• The decks that get used most I clean with a special fanning-powder mixture I’ve made. (That’s my concoction there in the glass container on the bottom shelf of the cabinet.) I use the powder to help clear dirt from the surfaces and maintain the smooth finish. I did my research and found the safest powder to use for the cards themselves and infused it with various scents. This helps my hardest used decks feel clean. And having clean tools in a sacred space is important to keeping that space sacred. Dirt is truly just a distraction when we want to be focused.

  • My decks are stored in a specific cabinet. When I’m not actively using them they go straight back to their cabinet. My decks don’t get lost or accidentally damaged this way. I also keep those little silica gel packets in there with them to help control the moisture.

When we treat the objects we use in meditative practice with a certain reverence and care, it helps us treat what we are doing (important self-awareness work) with reverence and care.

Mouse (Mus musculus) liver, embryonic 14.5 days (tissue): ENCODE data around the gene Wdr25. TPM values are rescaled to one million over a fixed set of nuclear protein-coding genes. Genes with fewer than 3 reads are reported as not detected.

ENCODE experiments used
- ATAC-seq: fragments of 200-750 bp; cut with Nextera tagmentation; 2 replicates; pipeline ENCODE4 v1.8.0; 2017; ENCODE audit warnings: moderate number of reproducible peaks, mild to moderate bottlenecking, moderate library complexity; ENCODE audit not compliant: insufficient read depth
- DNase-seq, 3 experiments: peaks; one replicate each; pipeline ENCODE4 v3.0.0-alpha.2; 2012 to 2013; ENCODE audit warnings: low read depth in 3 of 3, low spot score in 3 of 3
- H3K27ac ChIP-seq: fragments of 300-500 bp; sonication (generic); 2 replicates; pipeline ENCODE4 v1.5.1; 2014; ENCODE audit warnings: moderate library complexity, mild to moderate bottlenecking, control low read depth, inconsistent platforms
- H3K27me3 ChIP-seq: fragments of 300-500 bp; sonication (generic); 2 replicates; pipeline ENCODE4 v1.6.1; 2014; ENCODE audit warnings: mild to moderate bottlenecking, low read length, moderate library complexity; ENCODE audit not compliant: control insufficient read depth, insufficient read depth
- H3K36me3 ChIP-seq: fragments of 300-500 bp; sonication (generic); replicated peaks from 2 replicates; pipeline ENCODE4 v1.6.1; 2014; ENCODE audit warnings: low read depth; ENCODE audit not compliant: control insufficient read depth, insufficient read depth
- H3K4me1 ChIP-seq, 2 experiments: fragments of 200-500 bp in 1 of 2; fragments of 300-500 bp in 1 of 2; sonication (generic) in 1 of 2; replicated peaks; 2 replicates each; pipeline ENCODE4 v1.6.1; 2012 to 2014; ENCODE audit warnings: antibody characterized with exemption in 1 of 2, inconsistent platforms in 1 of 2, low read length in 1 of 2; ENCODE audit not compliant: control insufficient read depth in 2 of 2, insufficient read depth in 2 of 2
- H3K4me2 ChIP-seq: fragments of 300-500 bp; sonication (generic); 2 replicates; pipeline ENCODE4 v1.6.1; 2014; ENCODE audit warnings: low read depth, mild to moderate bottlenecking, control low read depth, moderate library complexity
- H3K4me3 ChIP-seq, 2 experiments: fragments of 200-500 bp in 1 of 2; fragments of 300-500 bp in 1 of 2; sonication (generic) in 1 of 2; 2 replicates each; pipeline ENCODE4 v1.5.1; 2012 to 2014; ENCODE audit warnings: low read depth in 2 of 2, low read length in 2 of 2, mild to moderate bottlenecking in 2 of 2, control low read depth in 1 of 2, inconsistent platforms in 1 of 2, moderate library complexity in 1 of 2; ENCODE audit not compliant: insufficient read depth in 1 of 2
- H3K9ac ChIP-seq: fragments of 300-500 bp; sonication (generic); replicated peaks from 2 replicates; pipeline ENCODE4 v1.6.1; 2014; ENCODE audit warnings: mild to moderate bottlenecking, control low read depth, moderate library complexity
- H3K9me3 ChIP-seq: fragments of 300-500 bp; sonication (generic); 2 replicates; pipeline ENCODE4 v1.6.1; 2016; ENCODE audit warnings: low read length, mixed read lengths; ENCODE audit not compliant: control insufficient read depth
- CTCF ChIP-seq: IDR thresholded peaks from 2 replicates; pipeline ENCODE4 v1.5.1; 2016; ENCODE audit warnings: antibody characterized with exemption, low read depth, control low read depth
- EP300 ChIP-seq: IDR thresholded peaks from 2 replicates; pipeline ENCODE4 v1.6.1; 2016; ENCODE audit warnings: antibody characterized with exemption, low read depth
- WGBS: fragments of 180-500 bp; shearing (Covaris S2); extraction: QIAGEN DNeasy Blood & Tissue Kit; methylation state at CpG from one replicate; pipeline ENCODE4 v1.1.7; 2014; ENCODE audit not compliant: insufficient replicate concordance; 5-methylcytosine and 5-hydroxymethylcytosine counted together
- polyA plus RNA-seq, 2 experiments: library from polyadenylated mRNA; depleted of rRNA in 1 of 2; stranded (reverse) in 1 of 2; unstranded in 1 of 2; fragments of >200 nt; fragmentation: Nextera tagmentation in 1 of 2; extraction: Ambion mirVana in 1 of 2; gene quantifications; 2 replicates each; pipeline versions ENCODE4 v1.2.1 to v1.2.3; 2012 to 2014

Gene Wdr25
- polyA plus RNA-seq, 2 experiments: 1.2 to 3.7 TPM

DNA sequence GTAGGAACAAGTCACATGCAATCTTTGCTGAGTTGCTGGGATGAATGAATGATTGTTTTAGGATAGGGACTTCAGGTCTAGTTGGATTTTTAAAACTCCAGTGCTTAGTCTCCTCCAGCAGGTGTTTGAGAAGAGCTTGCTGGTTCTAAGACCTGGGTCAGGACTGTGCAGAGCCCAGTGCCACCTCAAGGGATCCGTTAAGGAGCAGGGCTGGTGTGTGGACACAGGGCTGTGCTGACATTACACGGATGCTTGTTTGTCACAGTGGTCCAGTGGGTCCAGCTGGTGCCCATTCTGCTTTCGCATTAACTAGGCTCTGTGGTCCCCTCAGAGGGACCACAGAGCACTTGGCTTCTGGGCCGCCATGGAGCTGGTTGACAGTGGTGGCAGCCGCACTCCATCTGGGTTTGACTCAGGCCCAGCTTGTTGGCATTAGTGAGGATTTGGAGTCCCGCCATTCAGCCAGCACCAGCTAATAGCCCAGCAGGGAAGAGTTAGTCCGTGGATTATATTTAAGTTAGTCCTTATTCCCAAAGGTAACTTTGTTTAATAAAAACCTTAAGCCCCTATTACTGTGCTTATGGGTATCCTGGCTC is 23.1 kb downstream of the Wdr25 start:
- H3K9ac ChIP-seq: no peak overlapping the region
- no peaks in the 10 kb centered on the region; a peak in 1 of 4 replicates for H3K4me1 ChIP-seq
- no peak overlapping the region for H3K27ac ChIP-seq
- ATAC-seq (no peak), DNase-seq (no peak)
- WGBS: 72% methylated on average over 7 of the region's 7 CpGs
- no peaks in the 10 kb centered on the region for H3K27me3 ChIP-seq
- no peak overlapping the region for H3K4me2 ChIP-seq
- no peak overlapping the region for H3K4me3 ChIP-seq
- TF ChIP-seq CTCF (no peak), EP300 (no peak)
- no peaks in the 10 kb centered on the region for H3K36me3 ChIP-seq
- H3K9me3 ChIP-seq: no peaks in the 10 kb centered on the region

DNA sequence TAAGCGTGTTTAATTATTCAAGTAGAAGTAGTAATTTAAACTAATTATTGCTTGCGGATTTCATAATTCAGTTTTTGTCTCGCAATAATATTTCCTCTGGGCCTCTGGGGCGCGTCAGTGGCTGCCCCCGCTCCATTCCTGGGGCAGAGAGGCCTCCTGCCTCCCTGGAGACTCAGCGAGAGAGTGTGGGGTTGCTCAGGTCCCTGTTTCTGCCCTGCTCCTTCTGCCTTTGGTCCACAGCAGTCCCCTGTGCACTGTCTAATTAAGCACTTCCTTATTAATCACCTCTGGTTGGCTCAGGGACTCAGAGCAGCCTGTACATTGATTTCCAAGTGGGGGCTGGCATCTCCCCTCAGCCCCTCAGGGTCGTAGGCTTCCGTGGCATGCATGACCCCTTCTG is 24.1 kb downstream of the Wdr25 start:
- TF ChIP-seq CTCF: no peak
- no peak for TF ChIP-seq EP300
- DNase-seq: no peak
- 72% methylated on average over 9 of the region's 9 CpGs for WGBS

As a reader, your cards are your connection to your client. And you should respect your clients. If you read for yourself… your cards are a vehicle for a conversation with yourself. YOU should be respected!

So if you feel that you just absolutely can’t live with the border on your deck and you STILL want to cut it off… (sigh) do so carefully and make sure that you treat your cards with care and respect in every other possible way.

5 thoughts on “Respecting the Cards

  1. […] … it had borders. (There’s a reason cards have had borders for HUNDREDS of years… actually several reasons. I’ve talked about this before.) […]